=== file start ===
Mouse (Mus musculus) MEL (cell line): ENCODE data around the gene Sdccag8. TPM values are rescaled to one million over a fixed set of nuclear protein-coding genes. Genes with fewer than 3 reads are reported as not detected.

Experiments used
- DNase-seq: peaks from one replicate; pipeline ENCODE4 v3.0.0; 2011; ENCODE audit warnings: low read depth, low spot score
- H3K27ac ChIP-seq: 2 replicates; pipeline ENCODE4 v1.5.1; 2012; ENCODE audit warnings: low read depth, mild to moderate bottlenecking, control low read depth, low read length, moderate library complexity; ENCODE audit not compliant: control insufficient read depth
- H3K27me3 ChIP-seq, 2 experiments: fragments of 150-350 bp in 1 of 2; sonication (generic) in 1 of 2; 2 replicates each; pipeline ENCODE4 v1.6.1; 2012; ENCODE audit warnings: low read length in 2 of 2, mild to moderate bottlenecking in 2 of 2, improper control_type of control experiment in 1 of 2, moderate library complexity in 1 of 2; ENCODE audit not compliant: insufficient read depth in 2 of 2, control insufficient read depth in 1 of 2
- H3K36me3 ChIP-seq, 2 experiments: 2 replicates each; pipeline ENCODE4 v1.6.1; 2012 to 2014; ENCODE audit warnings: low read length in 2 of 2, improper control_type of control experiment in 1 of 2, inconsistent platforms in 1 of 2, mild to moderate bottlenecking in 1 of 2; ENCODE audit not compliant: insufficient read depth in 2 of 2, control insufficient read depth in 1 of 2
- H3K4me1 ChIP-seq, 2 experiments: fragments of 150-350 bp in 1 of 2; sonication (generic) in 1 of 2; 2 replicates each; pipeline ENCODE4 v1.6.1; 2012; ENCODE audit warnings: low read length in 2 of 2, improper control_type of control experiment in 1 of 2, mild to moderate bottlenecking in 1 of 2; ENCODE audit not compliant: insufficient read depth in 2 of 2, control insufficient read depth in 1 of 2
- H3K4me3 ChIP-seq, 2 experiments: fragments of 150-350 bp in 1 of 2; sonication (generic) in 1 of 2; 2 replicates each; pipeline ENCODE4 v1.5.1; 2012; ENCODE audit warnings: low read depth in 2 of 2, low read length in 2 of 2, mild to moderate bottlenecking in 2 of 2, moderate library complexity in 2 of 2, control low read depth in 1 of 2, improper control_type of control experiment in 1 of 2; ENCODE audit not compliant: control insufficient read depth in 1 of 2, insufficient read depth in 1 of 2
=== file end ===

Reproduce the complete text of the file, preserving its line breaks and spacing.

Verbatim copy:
Mouse (Mus musculus) MEL (cell line): ENCODE data around the gene Sdccag8. TPM values are rescaled to one million over a fixed set of nuclear protein-coding genes. Genes with fewer than 3 reads are reported as not detected.

Experiments used
- DNase-seq: peaks from one replicate; pipeline ENCODE4 v3.0.0; 2011; ENCODE audit warnings: low read depth, low spot score
- H3K27ac ChIP-seq: 2 replicates; pipeline ENCODE4 v1.5.1; 2012; ENCODE audit warnings: low read depth, mild to moderate bottlenecking, control low read depth, low read length, moderate library complexity; ENCODE audit not compliant: control insufficient read depth
- H3K27me3 ChIP-seq, 2 experiments: fragments of 150-350 bp in 1 of 2; sonication (generic) in 1 of 2; 2 replicates each; pipeline ENCODE4 v1.6.1; 2012; ENCODE audit warnings: low read length in 2 of 2, mild to moderate bottlenecking in 2 of 2, improper control_type of control experiment in 1 of 2, moderate library complexity in 1 of 2; ENCODE audit not compliant: insufficient read depth in 2 of 2, control insufficient read depth in 1 of 2
- H3K36me3 ChIP-seq, 2 experiments: 2 replicates each; pipeline ENCODE4 v1.6.1; 2012 to 2014; ENCODE audit warnings: low read length in 2 of 2, improper control_type of control experiment in 1 of 2, inconsistent platforms in 1 of 2, mild to moderate bottlenecking in 1 of 2; ENCODE audit not compliant: insufficient read depth in 2 of 2, control insufficient read depth in 1 of 2
- H3K4me1 ChIP-seq, 2 experiments: fragments of 150-350 bp in 1 of 2; sonication (generic) in 1 of 2; 2 replicates each; pipeline ENCODE4 v1.6.1; 2012; ENCODE audit warnings: low read length in 2 of 2, improper control_type of control experiment in 1 of 2, mild to moderate bottlenecking in 1 of 2; ENCODE audit not compliant: insufficient read depth in 2 of 2, control insufficient read depth in 1 of 2
- H3K4me3 ChIP-seq, 2 experiments: fragments of 150-350 bp in 1 of 2; sonication (generic) in 1 of 2; 2 replicates each; pipeline ENCODE4 v1.5.1; 2012; ENCODE audit warnings: low read depth in 2 of 2, low read length in 2 of 2, mild to moderate bottlenecking in 2 of 2, moderate library complexity in 2 of 2, control low read depth in 1 of 2, improper control_type of control experiment in 1 of 2; ENCODE audit not compliant: control insufficient read depth in 1 of 2, insufficient read depth in 1 of 2